The Bear River Migratory Bird Refuge, located west of Brigham City, Utah, where the Bear River terminates into the Great Salt Lake, is a critically important feeding, resting, and breeding area for many species of migratory water birds. Established by Congress in 1928 to help conserve and protect the once vast, productive marshes on the Bear River delta, the refuge today faces many challenges including excess nutrients and sedimentation, invasive plants, and altered hydrology. Refuge staff is currently drafting a habitat management plan that will provide management direction into the future.
To support ongoing planning efforts, understanding past hydrologic characteristics and patterns (i.e., when water is present on the landscape and how it is managed) is important, especially on a deltaic system such as Bear River. To better understand past water management, FWS scientists used the long-term Landsat archive to search for appropriate images that document the extent of water in spring (early to mid-May) and fall (early August) for the 26-year time period 1990 through 2016. While usable Landsat 5 data exist back to 1984, the refuge was completely submerged from 1984–1988 when the Great Salt Lake reached record levels before receding to more normal elevations. (Note: 2012 was not included due to lack of suitable Landsat 7 images during the time periods of interest.)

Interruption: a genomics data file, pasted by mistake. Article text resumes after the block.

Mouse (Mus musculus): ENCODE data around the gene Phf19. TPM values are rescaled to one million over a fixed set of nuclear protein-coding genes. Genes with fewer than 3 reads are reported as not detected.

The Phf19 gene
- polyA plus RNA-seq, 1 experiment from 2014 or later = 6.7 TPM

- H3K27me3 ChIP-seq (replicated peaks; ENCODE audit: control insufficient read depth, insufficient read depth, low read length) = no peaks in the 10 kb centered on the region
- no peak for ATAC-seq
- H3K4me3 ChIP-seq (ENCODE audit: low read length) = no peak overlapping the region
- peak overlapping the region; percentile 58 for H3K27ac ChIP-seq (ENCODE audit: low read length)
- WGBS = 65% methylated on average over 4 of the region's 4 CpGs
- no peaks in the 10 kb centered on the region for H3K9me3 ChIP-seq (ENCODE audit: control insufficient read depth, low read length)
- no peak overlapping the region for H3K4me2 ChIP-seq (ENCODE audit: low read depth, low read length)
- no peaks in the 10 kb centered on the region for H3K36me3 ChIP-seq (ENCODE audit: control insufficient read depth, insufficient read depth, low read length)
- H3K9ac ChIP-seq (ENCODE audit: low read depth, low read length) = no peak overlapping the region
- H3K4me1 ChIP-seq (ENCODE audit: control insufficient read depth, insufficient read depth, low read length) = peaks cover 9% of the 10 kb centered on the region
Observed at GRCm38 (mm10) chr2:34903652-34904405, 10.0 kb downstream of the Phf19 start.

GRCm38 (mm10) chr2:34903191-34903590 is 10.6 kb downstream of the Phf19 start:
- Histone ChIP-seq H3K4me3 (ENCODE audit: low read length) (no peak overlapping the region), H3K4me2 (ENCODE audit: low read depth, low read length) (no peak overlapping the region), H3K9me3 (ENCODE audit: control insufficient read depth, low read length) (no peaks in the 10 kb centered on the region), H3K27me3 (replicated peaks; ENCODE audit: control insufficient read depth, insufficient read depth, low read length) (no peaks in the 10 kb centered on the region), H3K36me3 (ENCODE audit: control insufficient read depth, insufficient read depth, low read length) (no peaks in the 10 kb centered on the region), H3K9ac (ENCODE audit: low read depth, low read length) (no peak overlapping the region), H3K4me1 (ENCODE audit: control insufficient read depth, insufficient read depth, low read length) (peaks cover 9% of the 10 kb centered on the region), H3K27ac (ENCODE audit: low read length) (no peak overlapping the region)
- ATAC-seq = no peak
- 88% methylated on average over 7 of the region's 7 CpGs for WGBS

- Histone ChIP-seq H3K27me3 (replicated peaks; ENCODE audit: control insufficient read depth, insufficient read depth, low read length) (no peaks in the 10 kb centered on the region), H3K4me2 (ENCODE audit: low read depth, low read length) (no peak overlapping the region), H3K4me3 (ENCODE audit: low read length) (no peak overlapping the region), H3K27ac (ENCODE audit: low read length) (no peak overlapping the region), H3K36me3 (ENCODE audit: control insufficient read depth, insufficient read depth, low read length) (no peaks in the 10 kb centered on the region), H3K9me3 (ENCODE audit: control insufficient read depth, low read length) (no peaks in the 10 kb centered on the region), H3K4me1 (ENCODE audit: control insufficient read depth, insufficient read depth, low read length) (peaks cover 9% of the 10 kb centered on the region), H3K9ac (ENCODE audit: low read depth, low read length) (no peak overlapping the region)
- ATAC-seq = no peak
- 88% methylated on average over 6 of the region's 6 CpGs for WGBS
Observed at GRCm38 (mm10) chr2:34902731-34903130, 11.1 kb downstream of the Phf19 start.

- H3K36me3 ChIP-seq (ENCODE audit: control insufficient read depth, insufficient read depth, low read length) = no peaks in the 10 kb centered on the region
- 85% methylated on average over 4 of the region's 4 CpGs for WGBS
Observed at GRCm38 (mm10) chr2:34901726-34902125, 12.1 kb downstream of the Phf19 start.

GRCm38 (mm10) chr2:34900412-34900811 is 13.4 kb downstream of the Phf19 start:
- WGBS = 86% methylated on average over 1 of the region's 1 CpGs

Images were located using the U.S. Geological Survey (USGS) LandsatLook Viewer web application. Upon review, suitable images were downloaded and areas of open water were extracted using band-specific criteria within ArcMap software. Individual raster grids by year showing areas of open water were combined into one composite image for spring and summer showing water availability. Various map products and summary statistics were compiled to help refuge staff better visualize which areas within the refuge (and surrounding landscape) are consistently wet (or dry) over this time period. Water frequency is one component of hydrology being correlated with measures of wetland productivity and use by water birds. In addition, water frequency data are also being used to understand ecological drivers directly related to the extent and spread of invasive plants (principally Phragmites australis) on the refuge. Understanding these relationships enables refuge staff to become better positioned to make informed decisions now and into the future.
Spring (May) water availability at Bear River Migratory Bird Refuge over a 26-year time period (Landsat 5/8 from 1990–2016; 2012 excluded).
Summer (August) water availability at Bear River Migratory Bird Refuge over a 26-year time period (Landsat 5/8 from 1990–2016; 2012 excluded).